XML is the primary language used to write Web services applications. Electronic Business XML, or ebXML, takes XML a step further by letting companies communicate over the Web. It is designed to enable a global electronic marketplace in which enterprises of any size, and in any location, could safely and securely transact business through the exchange of XML-based messages.
Schmelzer said declaring leadership positions in this nascent space is premature.
“Trying to call the leaders of the Web services market at this stage is like trying to judge the Tour de France at the first stage, or a marathon in the first mile. Best practices for Web Services and services-oriented architecture (SOA) adoption have yet to be determined, and it is not entirely clear who the leaders will be come 5 years from now. While the app server vendors clearly are the 800-pound gorillas in this space, saying that app server vendors are the “Web Services leaders” would be like saying that the Web server and browser vendors were the “Web leaders” in 1995. Clearly, expenditure on Web technologies far exceeds that of just the simple Web server vendors.”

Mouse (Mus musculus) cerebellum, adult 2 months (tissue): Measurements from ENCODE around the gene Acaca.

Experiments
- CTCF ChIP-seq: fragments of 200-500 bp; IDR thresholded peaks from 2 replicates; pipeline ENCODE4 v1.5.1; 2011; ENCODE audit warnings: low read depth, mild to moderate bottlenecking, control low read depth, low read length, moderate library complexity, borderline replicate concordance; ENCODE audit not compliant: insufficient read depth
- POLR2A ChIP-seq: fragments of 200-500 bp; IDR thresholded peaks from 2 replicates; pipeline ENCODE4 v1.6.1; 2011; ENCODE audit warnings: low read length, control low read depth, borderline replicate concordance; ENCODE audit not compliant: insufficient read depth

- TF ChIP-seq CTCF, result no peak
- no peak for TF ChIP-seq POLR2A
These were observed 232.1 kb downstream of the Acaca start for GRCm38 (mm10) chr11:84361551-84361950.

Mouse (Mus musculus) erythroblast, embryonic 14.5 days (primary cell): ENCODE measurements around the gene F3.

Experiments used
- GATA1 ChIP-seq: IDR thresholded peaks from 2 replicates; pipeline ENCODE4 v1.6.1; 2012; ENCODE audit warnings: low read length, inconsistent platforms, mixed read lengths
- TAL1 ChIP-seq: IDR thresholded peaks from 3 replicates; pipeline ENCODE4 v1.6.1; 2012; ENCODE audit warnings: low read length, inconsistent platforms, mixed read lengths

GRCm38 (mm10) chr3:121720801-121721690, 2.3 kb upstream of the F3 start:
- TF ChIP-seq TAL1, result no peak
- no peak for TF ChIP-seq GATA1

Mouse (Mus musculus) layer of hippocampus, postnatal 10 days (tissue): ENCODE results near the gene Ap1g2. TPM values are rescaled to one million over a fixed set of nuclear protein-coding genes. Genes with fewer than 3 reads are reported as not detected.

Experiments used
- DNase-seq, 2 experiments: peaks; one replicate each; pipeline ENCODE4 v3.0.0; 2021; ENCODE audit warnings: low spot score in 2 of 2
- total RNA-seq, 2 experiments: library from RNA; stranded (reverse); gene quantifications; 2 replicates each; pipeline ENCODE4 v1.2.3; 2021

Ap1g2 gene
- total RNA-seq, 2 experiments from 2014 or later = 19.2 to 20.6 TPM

But even before one can gauge financial windfalls, there are critical barriers and trends ahead, O’Grady said, which may lead to even greater market opportunities for those willing to join the race.
“We’re of the opinion that the real impediments to Web services adoption are two things: security, and interoperability,” O’Grady said. “The latter is being addressed via work that the WS-I (Web Services Interoperability Forum) is doing, and its recent inclusion into the J2EE spec indicates the weight it carries there. Security is a little more problematical, and until it’s addressed, widespread inter-enterprise adoption is unlikely. Even given that, however, IDC’s forecast looks a little conservative, as enterprises increasingly adopt it as a more effective integration mechanism. And if security and interoperability are addressed in the next year, their numbers will be way off.
To be sure, ZapThink said the market for XML and Web Services security is expected to grow from $40 million in 2001 to $4.4 billion by 2006. Factor that chunk into IDC’s figures, and it adds quite a bit to the estimates.
But one thing most analysts and research firms are in agreement on, is that once Web services evolve and are assimilated into the enterprise, new challenges will emerge for the IT industry to address. This places a premium on cooperation among vendors to make interoperability happen, so that the software-as-a-service revolution doesn’t bog down in a swamp of inertia.
If the firms leap those hurdles, it will likely lead to more product innovation. As for a market estimate, it’s in the hands of the vendors leading it, including Microsoft, IBM and Oracle, as well as the smaller firms and a little influence from the economy thrown in for good measure.